Molly Carnes of The University of Wisconsin has been chosen by The Gerontological Society of America to receive its 2006 Joseph T. Freeman Award. This honor, given annually, is a lectureship in geriatrics and is awarded to a prominent physician in the field of aging-both in research and practice-who is a member of the Society's Clinical Medicine section.
The award presentation will take place at GSA's 59th Annual Scientific Meeting, which will be held from November 16th-20th, 2006 in Dallas, TX. The actual conferral will occur on Saturday the 18th at 1:45 p.m. at the Adam's Mark Dallas Hotel. The meeting is organized to foster interdisciplinary interactions among clinical, administrative, and research professionals in the field of gerontology.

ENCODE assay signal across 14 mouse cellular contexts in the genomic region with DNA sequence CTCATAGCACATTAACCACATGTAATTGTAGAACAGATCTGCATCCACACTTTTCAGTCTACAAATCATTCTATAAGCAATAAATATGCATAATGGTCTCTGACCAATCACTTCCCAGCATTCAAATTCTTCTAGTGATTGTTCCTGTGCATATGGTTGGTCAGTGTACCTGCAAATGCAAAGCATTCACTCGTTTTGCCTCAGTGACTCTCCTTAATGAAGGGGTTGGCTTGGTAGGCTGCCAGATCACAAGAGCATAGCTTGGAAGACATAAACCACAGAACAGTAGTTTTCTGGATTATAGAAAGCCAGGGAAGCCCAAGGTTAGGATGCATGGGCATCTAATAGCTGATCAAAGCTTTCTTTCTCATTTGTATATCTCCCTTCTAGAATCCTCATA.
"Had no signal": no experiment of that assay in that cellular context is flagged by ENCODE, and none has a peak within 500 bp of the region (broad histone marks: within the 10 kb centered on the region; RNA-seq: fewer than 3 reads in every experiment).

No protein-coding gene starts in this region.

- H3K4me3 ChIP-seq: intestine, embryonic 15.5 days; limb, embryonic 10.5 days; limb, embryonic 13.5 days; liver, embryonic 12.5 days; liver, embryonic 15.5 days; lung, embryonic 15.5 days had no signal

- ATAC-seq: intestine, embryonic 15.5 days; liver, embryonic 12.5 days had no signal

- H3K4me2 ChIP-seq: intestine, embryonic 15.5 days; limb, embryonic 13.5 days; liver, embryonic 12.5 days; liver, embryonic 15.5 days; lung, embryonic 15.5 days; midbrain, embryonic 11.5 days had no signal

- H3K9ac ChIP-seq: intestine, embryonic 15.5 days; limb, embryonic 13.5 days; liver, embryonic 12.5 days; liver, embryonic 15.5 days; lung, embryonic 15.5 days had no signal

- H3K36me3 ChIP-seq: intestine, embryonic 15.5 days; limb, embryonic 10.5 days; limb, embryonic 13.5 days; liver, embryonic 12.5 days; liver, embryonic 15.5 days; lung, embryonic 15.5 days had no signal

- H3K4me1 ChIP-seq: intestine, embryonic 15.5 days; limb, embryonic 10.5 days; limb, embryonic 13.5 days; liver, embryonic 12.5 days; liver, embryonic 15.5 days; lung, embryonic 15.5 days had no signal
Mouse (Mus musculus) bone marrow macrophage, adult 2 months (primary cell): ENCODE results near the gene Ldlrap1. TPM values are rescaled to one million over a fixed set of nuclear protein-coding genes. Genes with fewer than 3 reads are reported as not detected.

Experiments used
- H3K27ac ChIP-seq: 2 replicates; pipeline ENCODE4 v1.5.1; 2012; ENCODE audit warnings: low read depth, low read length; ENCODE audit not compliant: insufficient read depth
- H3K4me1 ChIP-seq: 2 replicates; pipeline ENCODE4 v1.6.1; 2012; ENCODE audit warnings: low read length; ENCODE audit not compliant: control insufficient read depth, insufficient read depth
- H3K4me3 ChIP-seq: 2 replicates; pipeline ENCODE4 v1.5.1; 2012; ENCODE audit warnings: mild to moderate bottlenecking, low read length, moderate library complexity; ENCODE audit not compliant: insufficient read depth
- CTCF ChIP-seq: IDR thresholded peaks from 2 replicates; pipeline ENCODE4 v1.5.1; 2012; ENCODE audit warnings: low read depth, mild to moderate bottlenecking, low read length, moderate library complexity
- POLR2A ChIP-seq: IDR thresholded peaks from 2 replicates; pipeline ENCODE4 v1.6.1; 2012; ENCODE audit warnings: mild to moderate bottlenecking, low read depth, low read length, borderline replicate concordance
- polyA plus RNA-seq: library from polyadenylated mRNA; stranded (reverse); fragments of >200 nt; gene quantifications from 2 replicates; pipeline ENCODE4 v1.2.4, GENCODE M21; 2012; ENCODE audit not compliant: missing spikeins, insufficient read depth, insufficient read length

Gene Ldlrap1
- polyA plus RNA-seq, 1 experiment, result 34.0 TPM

Upon her arrival at the University of Wisconsin's medical school in the early 1980s, Carnes established the VA Interdisciplinary Team Training Program in Geriatrics at the Madison, WI, VA Hospital. This was a national model at that time and her team led the charge for ambulatory comprehensive evaluation.
The Freeman Award was established in 1977 through a bequest from a patient's estate as a tribute to Dr. Joseph T. Freeman, a leading physician and one of the Society's distinguished members and past presidents. The winner traditionally presents a lecture at the Annual Scientific Meeting the following year.
The Gerontological Society of America (GSA), founded in 1945, is the oldest and largest national multidisciplinary scientific organization devoted to the advancement of gerontological research. Its membership includes some 5,000+ researchers, educators, practitioners, and other professionals in the field of aging. The Society's principal missions are to promote research and education in aging and to encourage the dissemination of research results to other scientists, decision makers, and practitioners.
Last reviewed: By John M. Grohol, Psy.D. on 21 Feb 2009
Published on PsychCentral.com. All rights reserved.